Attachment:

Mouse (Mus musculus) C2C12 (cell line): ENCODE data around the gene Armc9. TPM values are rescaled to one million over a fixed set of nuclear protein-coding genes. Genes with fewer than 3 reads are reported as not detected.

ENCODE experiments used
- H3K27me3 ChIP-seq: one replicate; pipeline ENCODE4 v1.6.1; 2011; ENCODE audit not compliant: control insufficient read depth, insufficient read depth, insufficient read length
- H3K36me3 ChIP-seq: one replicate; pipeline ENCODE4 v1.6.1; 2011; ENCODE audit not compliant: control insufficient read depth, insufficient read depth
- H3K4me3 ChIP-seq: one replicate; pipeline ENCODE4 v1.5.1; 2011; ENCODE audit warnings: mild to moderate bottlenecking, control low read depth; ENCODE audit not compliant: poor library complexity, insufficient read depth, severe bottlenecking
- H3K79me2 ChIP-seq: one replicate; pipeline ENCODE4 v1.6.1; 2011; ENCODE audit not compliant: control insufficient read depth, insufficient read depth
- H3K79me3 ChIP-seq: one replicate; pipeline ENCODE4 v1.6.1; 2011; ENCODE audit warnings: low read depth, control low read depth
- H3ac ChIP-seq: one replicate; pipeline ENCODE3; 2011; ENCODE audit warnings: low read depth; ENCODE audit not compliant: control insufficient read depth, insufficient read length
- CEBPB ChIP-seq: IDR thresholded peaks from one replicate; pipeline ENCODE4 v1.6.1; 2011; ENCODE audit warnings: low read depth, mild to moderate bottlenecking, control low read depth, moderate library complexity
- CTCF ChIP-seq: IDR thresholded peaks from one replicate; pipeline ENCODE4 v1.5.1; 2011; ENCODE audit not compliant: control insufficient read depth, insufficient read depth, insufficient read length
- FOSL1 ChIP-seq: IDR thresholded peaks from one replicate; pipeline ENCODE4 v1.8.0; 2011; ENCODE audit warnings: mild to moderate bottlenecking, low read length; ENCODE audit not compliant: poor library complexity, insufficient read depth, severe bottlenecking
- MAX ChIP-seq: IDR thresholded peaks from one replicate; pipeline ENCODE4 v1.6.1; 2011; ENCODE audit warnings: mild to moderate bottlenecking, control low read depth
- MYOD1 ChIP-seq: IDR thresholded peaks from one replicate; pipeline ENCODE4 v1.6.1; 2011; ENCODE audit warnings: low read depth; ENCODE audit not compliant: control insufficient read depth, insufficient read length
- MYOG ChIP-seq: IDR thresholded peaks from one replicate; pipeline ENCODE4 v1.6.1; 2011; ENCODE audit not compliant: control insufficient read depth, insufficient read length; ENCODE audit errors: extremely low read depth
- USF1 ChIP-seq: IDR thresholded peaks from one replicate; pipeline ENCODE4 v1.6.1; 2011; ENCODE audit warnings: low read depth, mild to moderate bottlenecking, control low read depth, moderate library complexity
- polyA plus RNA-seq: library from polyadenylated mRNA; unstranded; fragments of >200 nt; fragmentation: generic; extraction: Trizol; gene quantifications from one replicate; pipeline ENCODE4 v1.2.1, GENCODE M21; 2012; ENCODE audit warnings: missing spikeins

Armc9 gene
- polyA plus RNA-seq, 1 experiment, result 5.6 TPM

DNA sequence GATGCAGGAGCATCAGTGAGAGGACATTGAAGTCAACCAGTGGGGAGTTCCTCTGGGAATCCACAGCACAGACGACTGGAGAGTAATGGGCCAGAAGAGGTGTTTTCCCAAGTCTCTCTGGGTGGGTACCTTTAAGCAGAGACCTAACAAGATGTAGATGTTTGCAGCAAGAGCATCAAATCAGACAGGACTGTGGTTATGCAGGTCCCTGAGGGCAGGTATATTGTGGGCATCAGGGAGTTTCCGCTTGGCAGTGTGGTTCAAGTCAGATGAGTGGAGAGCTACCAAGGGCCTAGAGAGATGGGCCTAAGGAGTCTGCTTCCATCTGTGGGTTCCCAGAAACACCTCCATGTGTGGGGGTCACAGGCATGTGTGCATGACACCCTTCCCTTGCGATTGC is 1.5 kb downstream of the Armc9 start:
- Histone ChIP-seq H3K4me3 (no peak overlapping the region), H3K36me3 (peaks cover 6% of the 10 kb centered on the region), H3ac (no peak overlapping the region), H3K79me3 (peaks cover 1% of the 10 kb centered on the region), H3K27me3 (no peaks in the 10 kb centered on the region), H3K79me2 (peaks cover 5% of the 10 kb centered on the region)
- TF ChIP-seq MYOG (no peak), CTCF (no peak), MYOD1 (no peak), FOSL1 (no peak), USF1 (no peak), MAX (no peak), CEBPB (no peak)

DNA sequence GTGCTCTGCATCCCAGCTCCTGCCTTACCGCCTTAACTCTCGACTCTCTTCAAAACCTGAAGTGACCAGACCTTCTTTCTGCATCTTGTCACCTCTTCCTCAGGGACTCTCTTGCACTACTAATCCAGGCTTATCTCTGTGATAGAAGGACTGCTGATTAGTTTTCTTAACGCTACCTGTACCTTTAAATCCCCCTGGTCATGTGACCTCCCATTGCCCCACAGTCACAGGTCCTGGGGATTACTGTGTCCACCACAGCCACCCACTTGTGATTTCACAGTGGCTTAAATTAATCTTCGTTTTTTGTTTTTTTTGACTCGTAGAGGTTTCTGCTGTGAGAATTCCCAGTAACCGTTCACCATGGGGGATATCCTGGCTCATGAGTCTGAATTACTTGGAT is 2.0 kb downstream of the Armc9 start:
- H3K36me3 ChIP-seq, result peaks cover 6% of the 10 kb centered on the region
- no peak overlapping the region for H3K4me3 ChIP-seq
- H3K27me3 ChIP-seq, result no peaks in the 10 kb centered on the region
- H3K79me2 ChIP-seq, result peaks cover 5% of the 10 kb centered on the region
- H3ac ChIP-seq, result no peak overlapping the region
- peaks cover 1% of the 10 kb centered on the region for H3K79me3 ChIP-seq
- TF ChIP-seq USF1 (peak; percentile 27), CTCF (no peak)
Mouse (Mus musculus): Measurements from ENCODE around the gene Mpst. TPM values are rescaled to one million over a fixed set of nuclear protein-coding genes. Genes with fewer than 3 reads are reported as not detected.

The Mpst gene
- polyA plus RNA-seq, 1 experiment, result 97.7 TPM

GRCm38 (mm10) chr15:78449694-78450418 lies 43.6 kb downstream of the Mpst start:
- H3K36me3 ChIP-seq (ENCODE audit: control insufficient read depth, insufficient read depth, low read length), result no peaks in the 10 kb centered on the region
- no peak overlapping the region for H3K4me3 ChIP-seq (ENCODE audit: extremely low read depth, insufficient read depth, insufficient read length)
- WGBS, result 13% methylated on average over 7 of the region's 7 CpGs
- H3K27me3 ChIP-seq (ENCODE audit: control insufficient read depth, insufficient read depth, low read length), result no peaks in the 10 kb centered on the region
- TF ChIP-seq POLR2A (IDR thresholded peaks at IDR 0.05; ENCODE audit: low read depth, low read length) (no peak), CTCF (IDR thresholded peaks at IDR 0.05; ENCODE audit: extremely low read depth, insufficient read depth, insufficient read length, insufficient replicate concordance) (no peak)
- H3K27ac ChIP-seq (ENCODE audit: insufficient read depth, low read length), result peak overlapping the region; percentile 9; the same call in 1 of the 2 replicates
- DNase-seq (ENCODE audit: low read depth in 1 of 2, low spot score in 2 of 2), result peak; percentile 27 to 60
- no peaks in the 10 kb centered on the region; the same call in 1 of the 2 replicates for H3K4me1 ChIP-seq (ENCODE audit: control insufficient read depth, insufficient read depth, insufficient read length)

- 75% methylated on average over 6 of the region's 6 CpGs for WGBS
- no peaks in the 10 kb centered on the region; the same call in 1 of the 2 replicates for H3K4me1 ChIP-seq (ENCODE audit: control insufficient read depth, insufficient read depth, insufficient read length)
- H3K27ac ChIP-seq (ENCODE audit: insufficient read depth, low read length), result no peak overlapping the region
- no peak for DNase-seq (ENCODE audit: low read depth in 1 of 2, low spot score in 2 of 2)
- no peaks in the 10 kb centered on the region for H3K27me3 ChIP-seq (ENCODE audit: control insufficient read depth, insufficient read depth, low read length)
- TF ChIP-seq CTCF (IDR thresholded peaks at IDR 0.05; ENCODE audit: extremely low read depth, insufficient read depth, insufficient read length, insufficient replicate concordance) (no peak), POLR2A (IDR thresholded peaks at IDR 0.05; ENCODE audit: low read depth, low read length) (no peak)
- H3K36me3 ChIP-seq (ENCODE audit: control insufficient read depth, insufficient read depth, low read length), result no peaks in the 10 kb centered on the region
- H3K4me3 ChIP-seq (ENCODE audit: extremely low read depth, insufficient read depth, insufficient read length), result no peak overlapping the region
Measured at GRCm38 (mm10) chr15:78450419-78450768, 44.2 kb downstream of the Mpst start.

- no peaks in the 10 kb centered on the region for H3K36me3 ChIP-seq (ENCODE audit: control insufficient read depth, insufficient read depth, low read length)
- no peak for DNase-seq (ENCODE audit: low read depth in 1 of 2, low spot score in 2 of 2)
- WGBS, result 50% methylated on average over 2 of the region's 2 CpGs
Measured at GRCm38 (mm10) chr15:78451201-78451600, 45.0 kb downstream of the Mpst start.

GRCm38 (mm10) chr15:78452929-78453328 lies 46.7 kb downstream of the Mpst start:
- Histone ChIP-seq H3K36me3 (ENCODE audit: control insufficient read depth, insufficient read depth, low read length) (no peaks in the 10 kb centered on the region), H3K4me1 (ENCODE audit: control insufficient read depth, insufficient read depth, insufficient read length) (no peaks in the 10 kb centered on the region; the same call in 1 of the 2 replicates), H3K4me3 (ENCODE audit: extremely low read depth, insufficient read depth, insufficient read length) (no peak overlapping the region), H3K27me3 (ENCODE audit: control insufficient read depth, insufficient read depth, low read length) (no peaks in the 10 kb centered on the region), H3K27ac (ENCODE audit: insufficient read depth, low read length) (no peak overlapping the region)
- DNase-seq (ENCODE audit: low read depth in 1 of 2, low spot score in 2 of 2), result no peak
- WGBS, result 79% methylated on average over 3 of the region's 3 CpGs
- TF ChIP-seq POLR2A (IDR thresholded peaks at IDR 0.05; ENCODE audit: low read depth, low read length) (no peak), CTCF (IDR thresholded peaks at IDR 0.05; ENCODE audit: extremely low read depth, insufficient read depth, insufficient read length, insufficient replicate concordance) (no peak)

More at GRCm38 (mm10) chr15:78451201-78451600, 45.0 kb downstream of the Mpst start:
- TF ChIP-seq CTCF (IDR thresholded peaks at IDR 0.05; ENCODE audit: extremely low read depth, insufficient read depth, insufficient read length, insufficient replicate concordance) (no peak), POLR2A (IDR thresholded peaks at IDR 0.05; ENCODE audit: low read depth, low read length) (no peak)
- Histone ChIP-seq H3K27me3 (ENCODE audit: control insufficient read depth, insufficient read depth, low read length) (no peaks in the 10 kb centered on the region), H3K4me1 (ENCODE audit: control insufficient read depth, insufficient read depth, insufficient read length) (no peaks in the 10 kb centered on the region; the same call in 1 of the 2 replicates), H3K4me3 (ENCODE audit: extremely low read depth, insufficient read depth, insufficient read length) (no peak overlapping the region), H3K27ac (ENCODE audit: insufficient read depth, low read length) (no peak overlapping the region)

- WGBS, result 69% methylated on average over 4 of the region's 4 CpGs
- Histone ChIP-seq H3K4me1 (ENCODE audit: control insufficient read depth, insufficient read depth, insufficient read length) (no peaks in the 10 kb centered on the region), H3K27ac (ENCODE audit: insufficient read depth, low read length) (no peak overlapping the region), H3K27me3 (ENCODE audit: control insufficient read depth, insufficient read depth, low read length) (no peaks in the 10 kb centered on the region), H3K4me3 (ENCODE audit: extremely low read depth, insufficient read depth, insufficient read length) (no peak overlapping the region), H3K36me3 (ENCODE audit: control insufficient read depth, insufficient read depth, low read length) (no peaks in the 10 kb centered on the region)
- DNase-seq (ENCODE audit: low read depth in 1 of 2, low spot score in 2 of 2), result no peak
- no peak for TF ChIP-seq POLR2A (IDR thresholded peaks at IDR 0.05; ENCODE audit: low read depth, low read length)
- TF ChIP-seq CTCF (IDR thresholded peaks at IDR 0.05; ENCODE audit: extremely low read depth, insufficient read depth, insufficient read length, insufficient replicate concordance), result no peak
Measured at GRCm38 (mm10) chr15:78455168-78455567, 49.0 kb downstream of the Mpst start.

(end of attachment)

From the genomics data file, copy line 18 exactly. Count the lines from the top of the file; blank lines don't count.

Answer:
- polyA plus RNA-seq, 1 experiment, result 5.6 TPM